Upcoming IPCC climate change report leaked by skeptics
Climate doubters are apoplectic over a few misinterpreted sentences in the draft report.
Thu, Dec 20 2012 at 11:44 AM
Photo: NASA Goddard Space Flight Center
A draft version of portions of the next report from the Intergovernmental Panel on Climate Change (IPCC) has been leaked by climate-change doubters, who have been upset over their interpretation of a few phrases within the report.
The report, the IPCC's fifth assessment of climate change, is due for release in late 2013. Parts of the report are available for public review, and anyone can sign up to see it as long as they agree not to release it, which climate doubter Alec Rawls did anyway. He reposted the report on the notorious climate-doubting blog Watts Up with That.
Rawls, as Mother Jones points out, is a proponent of the theory that solar activity causes global warming. He reacted to the following text in the report, calling it a "game-changing admission of enhanced solar forcing": "Many empirical relationships have been reported between GCR [galactic cosmic rays] or cosmogenic isotope archives and some aspects of the climate system...The forcing from changes in total solar irradiance alone does not seem to account for these observations, implying the existence of an amplifying mechanism such as the hypothesized GCR-cloud link."
But as the website Skeptical Science illustrates, Rawls has actually misinterpreted these few sentences, as the report also contains the following: "...there is medium evidence and high agreement that the cosmic ray-ionization mechanism is too weak to influence global concentrations of [cloud condensation nuclei] or their change over the last century or during a solar cycle in any climatically significant way." Skeptical Science writes that the report is "consistent with the body of scientific literature in stating that research indicates GCRs are not effective at seeding clouds and have very little influence on global temperatures" and says solar activity actually has a cooling effect on the planet.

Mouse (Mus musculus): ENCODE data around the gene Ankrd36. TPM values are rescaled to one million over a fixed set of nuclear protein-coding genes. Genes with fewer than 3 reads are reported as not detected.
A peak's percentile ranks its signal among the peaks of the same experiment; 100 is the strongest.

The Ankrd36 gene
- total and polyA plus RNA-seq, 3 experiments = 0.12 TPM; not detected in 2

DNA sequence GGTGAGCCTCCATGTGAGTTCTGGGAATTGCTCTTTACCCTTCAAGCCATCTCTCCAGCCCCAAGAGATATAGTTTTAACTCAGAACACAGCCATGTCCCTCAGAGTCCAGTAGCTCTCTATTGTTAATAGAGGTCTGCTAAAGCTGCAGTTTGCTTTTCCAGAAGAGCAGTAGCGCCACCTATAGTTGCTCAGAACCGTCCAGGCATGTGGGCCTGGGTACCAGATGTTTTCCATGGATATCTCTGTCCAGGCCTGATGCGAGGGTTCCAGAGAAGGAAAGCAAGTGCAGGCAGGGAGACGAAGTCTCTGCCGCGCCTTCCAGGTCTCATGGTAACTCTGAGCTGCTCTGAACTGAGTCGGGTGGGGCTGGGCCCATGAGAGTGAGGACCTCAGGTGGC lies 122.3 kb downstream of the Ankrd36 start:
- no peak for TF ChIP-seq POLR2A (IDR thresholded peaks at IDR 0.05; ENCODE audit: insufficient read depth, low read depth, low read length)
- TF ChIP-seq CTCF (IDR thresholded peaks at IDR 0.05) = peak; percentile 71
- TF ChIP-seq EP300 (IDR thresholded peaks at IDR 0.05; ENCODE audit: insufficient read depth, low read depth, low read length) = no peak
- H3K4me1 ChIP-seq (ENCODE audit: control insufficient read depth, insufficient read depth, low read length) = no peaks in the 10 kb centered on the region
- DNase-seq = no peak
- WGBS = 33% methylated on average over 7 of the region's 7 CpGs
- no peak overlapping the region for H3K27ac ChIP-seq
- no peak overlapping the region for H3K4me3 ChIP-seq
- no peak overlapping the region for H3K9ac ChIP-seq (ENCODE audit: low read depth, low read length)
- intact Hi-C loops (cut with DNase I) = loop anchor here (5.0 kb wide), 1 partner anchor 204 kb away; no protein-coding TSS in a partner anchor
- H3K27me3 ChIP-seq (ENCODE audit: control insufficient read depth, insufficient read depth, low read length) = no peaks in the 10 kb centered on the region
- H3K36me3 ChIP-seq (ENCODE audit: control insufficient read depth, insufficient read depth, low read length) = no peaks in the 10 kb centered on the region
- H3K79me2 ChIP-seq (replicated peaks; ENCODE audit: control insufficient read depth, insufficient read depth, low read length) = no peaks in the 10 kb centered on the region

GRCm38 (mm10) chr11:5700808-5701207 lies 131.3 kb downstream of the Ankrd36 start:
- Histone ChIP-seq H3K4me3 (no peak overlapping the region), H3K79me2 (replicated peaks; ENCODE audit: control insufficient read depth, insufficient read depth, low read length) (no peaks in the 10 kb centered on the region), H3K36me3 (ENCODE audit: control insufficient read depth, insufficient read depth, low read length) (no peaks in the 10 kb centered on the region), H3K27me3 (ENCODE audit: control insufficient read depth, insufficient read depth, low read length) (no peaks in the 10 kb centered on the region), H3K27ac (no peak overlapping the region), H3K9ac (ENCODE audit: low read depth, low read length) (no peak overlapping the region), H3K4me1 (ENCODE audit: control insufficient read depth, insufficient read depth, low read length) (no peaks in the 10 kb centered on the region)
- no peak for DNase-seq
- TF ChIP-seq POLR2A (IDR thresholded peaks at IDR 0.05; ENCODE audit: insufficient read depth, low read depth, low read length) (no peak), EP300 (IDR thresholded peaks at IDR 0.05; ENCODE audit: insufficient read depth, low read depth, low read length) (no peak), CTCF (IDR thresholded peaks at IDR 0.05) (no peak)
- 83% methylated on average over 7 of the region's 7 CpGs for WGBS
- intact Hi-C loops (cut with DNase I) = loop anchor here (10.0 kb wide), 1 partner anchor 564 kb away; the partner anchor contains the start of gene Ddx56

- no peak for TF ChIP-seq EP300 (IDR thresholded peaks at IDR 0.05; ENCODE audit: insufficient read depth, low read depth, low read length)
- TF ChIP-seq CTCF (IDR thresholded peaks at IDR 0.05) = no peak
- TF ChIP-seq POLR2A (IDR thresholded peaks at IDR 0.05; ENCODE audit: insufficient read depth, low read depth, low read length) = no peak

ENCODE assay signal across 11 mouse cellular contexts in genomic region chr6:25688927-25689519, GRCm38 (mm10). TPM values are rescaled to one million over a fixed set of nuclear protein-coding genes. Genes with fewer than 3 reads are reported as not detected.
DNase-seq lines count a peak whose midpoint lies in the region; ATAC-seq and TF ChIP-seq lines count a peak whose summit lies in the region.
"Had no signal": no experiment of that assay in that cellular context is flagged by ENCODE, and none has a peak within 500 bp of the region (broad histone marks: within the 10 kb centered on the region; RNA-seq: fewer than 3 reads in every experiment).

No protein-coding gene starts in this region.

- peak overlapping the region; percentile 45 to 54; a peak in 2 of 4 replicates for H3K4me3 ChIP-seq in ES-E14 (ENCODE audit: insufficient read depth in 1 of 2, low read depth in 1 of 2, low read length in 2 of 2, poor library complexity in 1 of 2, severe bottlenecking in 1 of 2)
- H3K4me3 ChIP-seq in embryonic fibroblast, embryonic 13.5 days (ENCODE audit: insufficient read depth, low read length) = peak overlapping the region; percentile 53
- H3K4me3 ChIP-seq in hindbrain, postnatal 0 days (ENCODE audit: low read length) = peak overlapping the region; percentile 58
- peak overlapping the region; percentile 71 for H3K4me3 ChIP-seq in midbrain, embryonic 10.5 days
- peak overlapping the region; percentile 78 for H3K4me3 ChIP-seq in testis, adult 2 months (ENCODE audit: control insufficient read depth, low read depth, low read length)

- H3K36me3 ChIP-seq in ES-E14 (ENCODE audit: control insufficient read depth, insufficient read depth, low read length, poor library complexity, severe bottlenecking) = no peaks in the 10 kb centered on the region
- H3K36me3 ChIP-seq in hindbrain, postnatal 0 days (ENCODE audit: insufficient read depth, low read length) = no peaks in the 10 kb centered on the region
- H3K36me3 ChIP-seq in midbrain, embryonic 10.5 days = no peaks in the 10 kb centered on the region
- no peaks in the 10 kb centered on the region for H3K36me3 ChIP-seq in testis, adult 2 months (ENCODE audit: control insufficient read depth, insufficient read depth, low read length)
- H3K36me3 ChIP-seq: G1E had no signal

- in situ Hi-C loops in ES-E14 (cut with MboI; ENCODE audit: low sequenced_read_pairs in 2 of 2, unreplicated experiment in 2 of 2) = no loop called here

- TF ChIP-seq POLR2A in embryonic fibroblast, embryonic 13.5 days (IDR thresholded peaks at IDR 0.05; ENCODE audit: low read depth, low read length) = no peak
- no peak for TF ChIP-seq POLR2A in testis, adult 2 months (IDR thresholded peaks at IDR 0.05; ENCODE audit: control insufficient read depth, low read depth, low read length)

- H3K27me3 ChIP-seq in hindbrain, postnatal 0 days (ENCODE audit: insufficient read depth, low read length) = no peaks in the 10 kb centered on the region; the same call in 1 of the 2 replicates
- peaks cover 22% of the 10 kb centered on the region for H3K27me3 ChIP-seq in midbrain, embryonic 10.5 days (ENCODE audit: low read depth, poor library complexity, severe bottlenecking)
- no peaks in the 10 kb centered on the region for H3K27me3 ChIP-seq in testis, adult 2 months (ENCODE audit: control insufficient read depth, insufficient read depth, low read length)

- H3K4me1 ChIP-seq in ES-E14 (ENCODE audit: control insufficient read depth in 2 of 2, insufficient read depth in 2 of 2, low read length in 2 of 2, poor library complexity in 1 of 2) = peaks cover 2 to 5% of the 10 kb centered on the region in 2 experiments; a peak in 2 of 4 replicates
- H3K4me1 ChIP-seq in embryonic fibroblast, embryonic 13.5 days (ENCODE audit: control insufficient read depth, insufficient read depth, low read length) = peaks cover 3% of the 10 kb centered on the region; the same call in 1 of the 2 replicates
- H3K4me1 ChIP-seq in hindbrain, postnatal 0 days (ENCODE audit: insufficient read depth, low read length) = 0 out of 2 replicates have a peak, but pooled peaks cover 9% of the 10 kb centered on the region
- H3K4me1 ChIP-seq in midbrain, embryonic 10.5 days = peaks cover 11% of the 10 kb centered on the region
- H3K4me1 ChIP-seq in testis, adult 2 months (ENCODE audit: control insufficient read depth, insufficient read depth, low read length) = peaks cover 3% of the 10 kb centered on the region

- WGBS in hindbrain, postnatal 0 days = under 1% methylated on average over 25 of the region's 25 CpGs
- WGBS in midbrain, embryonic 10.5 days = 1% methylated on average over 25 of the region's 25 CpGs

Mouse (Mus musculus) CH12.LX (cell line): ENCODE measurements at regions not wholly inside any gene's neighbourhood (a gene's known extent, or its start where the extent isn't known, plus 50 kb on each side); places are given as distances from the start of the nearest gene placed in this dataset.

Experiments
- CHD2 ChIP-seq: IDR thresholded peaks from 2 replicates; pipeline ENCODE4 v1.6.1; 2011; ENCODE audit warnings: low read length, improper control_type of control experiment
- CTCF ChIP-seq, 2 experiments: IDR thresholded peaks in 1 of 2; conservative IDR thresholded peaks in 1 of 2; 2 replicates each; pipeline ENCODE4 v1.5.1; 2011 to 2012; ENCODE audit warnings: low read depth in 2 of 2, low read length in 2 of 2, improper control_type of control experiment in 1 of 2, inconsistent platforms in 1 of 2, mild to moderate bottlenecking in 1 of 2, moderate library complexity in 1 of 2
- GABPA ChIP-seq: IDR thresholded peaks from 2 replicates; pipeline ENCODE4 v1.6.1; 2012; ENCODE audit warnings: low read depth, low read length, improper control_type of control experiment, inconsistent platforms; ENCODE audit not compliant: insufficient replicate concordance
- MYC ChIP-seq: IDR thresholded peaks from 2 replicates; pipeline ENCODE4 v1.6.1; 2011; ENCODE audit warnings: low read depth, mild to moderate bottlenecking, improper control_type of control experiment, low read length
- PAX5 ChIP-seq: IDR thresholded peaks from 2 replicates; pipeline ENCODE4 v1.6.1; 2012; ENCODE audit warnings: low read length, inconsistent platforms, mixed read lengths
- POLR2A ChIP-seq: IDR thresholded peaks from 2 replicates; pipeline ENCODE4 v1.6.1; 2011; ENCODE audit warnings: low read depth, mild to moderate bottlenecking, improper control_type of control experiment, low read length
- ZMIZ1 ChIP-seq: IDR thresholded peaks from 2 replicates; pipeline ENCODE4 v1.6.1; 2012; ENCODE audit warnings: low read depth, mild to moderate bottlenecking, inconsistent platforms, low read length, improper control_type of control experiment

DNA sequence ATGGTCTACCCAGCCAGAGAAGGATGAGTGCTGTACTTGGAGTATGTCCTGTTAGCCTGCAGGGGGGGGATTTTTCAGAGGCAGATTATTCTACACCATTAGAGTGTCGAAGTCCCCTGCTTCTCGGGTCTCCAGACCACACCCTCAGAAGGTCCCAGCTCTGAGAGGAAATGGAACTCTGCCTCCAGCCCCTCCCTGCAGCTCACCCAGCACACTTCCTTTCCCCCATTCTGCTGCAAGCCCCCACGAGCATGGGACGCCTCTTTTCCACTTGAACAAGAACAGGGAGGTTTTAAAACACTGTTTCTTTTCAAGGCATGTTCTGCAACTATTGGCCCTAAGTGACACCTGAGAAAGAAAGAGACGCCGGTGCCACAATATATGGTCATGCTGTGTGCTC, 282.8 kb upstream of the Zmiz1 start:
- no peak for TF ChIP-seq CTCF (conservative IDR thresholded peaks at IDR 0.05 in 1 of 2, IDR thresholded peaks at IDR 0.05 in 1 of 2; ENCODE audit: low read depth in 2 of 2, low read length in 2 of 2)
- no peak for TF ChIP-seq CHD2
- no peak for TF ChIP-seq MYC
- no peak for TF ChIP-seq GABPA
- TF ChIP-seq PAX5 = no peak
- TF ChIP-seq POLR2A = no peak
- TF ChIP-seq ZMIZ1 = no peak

Meanwhile, The New York Times' Dot Earth blogger Andrew Revkin pulls another key phrase of the draft report which states that it is at least 95 percent likely "that human activities have caused more than half of the observed increase in global average surface temperature since the 1950s. There is high confidence that this has caused large-scale changes in the ocean, in the cryosphere, and in sea level in the second half of the 20th century. Some extreme events have changed as a result of anthropogenic influence."
In addition to his criticism of the report, Rawls also spends a lot of time defending its leak, writing "I believe that the leaking of this draft is entirely legal, that the taxpayer funded report is properly in the public domain under the Freedom of Information Act, and that making it available to the public is in any case protected by established legal and ethical standards."
The IPCC released a statement (PDF) on December 14, the day after Rawls leaked the report, saying it "regrets this unauthorized posting which interferes with the process of assessment and review. We will continue not to comment on the contents of draft reports, as they are works in progress."
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